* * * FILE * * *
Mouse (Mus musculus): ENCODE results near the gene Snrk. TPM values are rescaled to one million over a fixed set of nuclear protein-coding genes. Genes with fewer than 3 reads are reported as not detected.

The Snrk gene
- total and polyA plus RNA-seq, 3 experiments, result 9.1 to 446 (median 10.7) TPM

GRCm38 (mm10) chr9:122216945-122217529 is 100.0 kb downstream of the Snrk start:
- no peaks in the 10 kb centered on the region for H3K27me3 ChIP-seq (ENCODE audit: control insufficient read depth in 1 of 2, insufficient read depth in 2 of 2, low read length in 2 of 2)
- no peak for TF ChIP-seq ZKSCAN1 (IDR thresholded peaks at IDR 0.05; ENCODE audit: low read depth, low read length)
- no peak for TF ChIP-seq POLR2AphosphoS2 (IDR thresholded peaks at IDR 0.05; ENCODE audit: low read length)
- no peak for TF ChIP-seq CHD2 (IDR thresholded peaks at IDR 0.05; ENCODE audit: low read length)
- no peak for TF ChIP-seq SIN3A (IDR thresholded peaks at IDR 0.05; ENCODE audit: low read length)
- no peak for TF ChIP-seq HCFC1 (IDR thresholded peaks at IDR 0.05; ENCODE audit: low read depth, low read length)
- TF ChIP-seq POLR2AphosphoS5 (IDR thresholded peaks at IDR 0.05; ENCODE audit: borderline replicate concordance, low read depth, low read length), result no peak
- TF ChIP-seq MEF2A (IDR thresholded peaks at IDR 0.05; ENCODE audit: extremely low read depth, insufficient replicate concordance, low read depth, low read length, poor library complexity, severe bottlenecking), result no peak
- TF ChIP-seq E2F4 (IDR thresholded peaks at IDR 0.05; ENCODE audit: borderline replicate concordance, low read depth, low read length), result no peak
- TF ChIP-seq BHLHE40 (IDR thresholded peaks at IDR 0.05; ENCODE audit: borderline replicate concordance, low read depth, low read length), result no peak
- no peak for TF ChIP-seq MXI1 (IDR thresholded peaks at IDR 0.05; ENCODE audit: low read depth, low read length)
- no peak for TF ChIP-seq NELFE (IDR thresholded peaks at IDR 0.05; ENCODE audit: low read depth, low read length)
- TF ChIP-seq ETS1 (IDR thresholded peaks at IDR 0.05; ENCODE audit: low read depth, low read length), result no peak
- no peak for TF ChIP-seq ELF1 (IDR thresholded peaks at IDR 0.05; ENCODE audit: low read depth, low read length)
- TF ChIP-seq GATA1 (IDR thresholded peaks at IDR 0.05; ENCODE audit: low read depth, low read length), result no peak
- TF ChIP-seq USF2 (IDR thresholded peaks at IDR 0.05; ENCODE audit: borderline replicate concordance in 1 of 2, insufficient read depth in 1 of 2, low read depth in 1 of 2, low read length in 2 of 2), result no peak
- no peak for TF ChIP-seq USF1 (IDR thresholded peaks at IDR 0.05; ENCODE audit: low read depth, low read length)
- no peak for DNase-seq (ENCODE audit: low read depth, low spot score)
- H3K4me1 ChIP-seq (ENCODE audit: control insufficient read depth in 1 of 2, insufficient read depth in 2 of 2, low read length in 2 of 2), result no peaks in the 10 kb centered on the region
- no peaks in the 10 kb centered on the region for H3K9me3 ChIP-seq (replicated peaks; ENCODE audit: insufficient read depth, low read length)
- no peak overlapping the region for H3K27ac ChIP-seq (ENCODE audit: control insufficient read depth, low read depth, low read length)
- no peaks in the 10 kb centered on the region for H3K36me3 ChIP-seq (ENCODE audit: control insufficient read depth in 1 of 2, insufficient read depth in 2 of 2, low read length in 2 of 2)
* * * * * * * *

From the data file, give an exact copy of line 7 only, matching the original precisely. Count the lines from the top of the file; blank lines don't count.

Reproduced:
- no peak for TF ChIP-seq POLR2AphosphoS2 (IDR thresholded peaks at IDR 0.05; ENCODE audit: low read length)